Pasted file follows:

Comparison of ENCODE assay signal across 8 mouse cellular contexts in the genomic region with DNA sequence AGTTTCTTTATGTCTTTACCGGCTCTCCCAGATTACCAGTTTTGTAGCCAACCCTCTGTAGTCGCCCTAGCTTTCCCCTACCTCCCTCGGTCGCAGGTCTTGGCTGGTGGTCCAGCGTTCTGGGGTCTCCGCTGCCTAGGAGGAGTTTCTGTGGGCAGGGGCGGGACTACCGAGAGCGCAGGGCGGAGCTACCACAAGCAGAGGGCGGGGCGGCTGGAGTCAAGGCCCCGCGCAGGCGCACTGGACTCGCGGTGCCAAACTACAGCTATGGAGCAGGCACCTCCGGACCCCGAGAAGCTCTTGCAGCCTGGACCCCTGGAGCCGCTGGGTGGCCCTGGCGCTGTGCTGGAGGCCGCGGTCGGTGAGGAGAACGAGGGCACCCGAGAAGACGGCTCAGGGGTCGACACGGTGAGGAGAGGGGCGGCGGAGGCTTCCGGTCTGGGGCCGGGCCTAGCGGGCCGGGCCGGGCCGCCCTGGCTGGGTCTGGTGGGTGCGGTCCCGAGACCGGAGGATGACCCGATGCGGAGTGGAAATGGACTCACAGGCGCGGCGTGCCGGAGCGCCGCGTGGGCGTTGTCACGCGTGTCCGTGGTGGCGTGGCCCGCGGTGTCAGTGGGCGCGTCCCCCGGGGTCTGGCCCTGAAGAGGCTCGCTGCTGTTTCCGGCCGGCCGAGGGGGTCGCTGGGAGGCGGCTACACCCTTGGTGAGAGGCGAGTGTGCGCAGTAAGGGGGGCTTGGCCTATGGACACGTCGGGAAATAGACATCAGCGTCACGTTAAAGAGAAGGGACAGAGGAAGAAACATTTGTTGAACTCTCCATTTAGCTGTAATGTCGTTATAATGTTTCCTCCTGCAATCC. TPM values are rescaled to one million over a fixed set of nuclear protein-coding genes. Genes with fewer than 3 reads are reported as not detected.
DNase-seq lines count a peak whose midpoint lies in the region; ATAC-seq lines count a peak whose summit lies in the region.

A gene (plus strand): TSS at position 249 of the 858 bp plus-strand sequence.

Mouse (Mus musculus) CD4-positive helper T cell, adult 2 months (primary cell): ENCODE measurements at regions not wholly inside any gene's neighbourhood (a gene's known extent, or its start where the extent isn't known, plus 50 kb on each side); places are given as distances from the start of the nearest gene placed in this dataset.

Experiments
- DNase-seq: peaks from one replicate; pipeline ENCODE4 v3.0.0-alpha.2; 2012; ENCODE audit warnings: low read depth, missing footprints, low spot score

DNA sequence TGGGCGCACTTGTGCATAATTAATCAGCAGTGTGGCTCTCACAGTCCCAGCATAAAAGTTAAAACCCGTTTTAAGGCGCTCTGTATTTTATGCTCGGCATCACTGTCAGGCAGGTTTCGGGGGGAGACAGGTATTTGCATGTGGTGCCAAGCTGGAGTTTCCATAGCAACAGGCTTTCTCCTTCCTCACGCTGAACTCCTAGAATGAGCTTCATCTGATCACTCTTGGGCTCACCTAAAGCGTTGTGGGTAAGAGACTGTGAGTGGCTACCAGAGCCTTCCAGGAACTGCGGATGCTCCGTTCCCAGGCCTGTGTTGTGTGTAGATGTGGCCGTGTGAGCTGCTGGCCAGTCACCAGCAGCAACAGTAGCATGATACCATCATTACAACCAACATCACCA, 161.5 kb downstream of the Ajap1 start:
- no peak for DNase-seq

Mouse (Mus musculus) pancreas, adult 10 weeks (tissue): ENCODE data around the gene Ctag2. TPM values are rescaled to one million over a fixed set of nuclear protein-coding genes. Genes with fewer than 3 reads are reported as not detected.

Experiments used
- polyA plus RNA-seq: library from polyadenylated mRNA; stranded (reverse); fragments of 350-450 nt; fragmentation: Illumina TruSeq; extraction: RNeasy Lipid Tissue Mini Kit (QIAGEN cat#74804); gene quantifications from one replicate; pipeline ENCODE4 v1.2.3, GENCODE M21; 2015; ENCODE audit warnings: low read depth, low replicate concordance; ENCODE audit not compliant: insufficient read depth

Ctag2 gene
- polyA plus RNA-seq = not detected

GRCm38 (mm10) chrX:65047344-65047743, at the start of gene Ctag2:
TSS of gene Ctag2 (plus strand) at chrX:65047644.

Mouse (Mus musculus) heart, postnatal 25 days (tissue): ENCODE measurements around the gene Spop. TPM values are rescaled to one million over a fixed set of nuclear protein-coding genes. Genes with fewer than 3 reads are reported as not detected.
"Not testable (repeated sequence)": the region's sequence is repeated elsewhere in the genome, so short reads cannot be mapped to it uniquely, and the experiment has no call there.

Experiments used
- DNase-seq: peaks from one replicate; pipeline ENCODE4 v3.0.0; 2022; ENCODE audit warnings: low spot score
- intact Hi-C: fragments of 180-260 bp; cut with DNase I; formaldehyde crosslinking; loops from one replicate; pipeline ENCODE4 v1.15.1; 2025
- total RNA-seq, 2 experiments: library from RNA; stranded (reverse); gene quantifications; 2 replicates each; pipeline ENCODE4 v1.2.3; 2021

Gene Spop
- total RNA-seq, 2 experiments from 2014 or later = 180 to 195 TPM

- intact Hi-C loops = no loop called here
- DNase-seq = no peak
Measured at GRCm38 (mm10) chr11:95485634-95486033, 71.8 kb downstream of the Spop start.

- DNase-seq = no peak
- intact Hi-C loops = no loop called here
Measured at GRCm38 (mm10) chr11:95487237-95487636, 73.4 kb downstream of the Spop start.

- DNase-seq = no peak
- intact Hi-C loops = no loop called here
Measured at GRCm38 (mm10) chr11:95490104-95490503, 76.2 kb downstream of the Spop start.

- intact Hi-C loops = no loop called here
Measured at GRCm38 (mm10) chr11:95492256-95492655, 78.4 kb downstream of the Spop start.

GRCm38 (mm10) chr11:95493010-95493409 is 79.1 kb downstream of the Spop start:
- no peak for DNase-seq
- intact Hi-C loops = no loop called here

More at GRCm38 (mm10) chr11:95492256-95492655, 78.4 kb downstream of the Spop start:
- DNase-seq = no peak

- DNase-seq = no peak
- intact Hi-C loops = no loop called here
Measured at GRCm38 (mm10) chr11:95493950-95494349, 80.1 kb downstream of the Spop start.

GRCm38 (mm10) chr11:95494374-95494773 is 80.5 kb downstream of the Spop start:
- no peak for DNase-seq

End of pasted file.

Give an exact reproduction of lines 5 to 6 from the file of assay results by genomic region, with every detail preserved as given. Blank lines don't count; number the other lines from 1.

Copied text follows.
Experiments
- DNase-seq: peaks from one replicate; pipeline ENCODE4 v3.0.0-alpha.2; 2012; ENCODE audit warnings: low read depth, missing footprints, low spot score